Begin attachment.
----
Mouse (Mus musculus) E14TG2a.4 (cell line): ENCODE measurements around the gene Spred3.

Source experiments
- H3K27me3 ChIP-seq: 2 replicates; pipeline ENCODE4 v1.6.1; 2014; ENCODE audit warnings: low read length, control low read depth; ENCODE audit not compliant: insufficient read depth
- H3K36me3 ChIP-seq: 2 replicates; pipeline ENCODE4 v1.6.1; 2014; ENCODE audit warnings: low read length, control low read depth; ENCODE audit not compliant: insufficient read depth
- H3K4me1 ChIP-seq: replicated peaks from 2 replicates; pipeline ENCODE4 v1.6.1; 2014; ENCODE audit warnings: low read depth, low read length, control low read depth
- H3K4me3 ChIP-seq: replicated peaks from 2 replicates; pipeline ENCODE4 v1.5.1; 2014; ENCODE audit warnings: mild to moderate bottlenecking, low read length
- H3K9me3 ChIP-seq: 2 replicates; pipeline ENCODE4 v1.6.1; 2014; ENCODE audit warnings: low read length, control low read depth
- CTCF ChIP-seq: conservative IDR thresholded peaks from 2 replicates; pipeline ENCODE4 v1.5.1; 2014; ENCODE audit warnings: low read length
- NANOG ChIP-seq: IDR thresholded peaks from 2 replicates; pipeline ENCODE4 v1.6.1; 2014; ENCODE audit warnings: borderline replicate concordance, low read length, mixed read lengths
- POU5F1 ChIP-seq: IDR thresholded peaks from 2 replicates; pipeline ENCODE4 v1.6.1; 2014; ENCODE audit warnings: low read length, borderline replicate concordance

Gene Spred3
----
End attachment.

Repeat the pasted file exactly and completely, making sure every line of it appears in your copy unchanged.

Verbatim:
Mouse (Mus musculus) E14TG2a.4 (cell line): ENCODE measurements around the gene Spred3.

Source experiments
- H3K27me3 ChIP-seq: 2 replicates; pipeline ENCODE4 v1.6.1; 2014; ENCODE audit warnings: low read length, control low read depth; ENCODE audit not compliant: insufficient read depth
- H3K36me3 ChIP-seq: 2 replicates; pipeline ENCODE4 v1.6.1; 2014; ENCODE audit warnings: low read length, control low read depth; ENCODE audit not compliant: insufficient read depth
- H3K4me1 ChIP-seq: replicated peaks from 2 replicates; pipeline ENCODE4 v1.6.1; 2014; ENCODE audit warnings: low read depth, low read length, control low read depth
- H3K4me3 ChIP-seq: replicated peaks from 2 replicates; pipeline ENCODE4 v1.5.1; 2014; ENCODE audit warnings: mild to moderate bottlenecking, low read length
- H3K9me3 ChIP-seq: 2 replicates; pipeline ENCODE4 v1.6.1; 2014; ENCODE audit warnings: low read length, control low read depth
- CTCF ChIP-seq: conservative IDR thresholded peaks from 2 replicates; pipeline ENCODE4 v1.5.1; 2014; ENCODE audit warnings: low read length
- NANOG ChIP-seq: IDR thresholded peaks from 2 replicates; pipeline ENCODE4 v1.6.1; 2014; ENCODE audit warnings: borderline replicate concordance, low read length, mixed read lengths
- POU5F1 ChIP-seq: IDR thresholded peaks from 2 replicates; pipeline ENCODE4 v1.6.1; 2014; ENCODE audit warnings: low read length, borderline replicate concordance

Gene Spred3